These days it seems everyone has heard of ADD. It is being diagnosed with increasing frequency in both children and adults. Often times this is an improper diagnosis, resulting in inappropriate treatment. The symptoms of ADD/ADHD and vision-related learning difficulties are similar. If you check off several items on the following checklist, the Vision Improvement Program can help.
You observe the following behavior in your child:
- one eye drifts or aims in a different direction than the other (look carefully -- this can be subtle). This is significant even if it only occurs when the child is tired or stressed.
- turns or tilts head to see
- the head is frequently tilted to one side or one shoulder is noticeably higher
- squinting or closing or covering of one eye
- excessive blinking or squinting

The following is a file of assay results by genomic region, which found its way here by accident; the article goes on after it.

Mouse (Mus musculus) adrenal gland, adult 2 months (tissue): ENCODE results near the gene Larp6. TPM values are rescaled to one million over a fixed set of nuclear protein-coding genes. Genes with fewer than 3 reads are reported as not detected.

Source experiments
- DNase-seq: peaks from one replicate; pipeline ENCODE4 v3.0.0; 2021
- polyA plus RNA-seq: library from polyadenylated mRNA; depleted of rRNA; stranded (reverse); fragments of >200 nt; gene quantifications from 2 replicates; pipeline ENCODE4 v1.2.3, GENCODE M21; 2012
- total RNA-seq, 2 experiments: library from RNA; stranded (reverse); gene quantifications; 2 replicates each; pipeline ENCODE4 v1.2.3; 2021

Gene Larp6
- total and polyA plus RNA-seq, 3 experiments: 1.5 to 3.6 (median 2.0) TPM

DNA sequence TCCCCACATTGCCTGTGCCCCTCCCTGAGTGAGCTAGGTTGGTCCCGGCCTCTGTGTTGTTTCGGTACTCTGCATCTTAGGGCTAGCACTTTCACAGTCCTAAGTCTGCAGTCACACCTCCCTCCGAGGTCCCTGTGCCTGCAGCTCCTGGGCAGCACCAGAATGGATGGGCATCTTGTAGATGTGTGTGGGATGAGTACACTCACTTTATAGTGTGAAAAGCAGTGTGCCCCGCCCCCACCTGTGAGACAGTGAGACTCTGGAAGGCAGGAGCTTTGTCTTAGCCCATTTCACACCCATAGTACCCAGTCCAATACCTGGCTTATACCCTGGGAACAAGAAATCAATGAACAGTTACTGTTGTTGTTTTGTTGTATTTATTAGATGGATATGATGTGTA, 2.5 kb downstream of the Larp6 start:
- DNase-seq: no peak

- short attention span
- daydreaming in class
- poor handwriting
- poor visual/motor skills (often called "hand-eye coordination")
- problems moving in space, frequently bumps into things or drops things
- clumsiness on the playground or at home
While reading or doing close work your child:
- holds the book or object unusually close
- closes one eye or covers eye with hand
- twists or tilts head toward book or object so as to favor one eye
- frequently loses the place and fatigues easily
- uses a finger to read
- rubs eyes during or after short periods of reading
- reversals when reading (i.e., "was" for "saw", "on" for "no", etc.)
- reversals when writing (b for d, p for q, etc.)
- omitting small words
- confusing small words
- transposition of letters and numbers (12 for 21, etc.)
- loss of place when reading, line to line and word to word.
- child's ability to learn verbally surpasses his ability to learn visually.
Your child frequently complains of:
- only being able to read for short periods of time
- headaches or eyestrain
- nausea or dizziness
- motion sickness
- DOUBLE VISION!